Yesterday I posted a poll on my Facebook page @dbmoonespage, which is a new page and not getting the traffic I hope to gain with time and perseverance. The survey was asking book reviewers and writers if I should go forward with reading and reviewing a book or to contact the British publisher and first-time author and notify them I am declining to go forward with reading and writing a review. The specifics of my dilemma follow:
A first-time author asked me via Twitter if I would read and review her book. After skimming the preview she included with her request, I agreed and requested her book via NetGalley. I received the book and began to read, but I couldn’t get past the first page of the prologue without becoming irritated as I take writing book reviews quite serious.
The book is adult fiction about women from the Italian/Sicilian mafia, but the book reads as if it were written by a child. The author writes incomplete sentences; writes in both the past and present tense, so the time relationships she is conveying does not make sense; she is not clear on who is talking during conversations between the characters and uses too many hatcheted clichés and slang. Additionally, she admitted to omitting characters and “spoilers” in the review copy of the book.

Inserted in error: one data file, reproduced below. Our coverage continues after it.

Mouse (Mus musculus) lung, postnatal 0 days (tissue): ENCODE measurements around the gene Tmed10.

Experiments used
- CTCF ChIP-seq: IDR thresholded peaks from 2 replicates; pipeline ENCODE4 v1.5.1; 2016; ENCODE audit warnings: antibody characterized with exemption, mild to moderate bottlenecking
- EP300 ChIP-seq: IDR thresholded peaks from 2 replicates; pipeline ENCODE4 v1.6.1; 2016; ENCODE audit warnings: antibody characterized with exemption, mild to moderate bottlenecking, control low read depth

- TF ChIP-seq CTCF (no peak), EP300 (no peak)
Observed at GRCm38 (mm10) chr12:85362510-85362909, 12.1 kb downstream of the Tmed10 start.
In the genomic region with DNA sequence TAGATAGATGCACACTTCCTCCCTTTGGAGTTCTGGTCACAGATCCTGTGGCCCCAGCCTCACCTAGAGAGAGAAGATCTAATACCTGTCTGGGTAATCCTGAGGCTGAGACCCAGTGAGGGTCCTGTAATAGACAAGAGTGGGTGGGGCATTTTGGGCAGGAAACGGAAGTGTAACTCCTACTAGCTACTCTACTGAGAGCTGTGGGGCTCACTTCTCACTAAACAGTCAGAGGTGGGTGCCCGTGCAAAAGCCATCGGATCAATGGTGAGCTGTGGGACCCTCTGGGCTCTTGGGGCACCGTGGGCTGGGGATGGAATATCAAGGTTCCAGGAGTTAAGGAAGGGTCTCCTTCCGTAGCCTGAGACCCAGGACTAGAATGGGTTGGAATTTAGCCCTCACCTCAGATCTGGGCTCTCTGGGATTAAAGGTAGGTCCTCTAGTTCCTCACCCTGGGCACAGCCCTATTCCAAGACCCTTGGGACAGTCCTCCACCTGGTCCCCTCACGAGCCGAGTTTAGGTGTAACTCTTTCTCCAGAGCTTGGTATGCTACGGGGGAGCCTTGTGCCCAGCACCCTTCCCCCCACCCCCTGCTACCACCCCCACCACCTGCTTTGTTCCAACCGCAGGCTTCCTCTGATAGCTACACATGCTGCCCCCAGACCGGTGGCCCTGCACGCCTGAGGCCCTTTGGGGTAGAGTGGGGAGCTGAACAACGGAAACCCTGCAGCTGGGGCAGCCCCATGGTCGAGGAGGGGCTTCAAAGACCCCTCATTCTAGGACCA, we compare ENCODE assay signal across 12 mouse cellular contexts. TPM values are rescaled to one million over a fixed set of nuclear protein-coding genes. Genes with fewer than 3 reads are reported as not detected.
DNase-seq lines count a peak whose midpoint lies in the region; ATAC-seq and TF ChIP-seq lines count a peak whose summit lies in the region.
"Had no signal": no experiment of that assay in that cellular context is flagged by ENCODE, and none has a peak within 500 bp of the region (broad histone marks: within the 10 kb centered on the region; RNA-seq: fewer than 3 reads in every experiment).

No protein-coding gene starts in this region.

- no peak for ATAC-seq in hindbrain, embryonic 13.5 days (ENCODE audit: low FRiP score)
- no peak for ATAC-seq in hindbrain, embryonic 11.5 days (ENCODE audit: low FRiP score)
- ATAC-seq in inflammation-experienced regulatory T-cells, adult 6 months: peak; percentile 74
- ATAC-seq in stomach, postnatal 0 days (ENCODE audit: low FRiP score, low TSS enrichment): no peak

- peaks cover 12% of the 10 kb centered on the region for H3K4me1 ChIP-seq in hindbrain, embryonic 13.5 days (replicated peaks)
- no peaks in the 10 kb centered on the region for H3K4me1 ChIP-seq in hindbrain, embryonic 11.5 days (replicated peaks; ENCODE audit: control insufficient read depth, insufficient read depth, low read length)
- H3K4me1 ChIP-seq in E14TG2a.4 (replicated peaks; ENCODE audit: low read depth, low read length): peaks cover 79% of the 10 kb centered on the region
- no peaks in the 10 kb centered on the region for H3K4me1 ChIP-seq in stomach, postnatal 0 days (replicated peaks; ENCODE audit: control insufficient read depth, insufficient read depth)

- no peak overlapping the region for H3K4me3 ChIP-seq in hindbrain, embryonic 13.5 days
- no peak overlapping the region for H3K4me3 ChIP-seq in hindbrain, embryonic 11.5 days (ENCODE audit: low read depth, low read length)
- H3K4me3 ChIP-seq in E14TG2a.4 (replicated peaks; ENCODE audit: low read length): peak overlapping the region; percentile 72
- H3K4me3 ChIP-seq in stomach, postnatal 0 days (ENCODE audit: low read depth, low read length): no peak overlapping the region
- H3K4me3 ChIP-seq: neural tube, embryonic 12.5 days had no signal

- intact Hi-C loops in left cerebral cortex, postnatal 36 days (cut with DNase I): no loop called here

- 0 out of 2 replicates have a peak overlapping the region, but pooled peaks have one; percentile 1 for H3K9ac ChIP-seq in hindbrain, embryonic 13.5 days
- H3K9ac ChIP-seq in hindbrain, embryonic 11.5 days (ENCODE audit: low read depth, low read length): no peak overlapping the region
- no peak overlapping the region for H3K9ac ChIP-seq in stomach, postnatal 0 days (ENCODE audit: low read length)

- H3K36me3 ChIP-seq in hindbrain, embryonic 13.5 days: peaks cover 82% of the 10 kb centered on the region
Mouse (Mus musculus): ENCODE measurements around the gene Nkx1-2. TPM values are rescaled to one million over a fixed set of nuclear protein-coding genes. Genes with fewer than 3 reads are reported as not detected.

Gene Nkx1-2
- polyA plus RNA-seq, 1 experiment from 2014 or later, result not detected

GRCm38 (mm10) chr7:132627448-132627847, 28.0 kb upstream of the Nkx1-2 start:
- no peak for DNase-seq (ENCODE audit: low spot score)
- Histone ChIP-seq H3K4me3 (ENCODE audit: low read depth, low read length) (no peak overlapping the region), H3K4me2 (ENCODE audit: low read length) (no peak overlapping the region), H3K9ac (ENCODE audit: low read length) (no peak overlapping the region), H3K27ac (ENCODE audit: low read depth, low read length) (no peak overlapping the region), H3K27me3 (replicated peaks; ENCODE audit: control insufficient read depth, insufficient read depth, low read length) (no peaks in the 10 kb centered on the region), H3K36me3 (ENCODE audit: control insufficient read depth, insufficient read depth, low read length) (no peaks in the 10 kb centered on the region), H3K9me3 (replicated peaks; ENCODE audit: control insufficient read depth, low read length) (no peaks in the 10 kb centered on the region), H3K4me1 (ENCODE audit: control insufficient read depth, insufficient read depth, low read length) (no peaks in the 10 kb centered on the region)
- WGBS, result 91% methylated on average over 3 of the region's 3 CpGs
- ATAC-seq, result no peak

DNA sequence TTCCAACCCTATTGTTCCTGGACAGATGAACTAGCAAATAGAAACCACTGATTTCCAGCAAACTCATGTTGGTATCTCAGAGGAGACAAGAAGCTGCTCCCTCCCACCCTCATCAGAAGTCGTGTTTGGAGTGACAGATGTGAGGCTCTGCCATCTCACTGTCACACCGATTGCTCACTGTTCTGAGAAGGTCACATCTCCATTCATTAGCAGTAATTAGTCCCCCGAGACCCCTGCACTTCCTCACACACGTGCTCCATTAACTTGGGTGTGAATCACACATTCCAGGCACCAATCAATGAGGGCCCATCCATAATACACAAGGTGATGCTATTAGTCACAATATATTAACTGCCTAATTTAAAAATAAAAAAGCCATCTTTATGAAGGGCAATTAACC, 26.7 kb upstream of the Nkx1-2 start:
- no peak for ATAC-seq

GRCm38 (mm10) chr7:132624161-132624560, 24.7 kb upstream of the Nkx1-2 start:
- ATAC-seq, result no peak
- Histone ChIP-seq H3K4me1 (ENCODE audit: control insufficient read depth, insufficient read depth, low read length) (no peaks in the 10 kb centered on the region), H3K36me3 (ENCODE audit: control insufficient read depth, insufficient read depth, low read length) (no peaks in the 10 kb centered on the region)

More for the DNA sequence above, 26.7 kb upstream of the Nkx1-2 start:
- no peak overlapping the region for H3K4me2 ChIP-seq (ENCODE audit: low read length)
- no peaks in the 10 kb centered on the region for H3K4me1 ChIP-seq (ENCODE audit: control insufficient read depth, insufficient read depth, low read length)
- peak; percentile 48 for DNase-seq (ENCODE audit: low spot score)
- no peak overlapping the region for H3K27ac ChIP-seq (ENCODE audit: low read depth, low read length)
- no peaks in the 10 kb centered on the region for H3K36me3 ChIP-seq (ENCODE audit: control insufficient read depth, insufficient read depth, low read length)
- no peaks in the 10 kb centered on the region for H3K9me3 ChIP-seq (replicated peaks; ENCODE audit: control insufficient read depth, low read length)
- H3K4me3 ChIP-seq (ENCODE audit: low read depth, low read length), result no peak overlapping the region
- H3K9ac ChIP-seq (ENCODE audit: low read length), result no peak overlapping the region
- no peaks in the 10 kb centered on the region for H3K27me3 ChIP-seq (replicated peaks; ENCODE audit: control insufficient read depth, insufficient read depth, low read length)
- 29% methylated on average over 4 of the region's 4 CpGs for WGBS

How can anyone write a proper book review with missing characters and “spoilers?” I emailed the British publisher and shared my feelings with him, as well as addressing it was my sensing the book had not been through its first editing process. The publisher responded and thanked me for my email, adding, “it will be interesting to see if anyone else makes the same point” and he ended with “The book has been edited by a professional lady who worked for major publishing houses.”
This book is giving me a headache and leaving me with a dilemma. I have looked for other reviews of this book; there is one in which the reviewer gave the book three stars and said of the book, “A bit far-fetched…” As I told the publisher, my review of the version provided to me is not going to help the first-time author (writing under a pen name) nor will it help his sales. I went ahead and pushed myself through four chapters hoping it would begin to resemble something that would become book material, but it did not come close. Perhaps with the proper editing, it would be a decent indie book.
My dilemma is: Do I force myself through the rest of the book and write a review that is already a one star at best, or let the author and her publisher know I am declining to go forward with the review for the benefit of both the first time author and her publisher?
I received two replies on Facebook; both were to decline writing a review. What do you think? Please leave me your thoughts because Tylenol is not helping, nor is the sangria.
The comment section is at the bottom of the page. Please provide me with a yay or nay.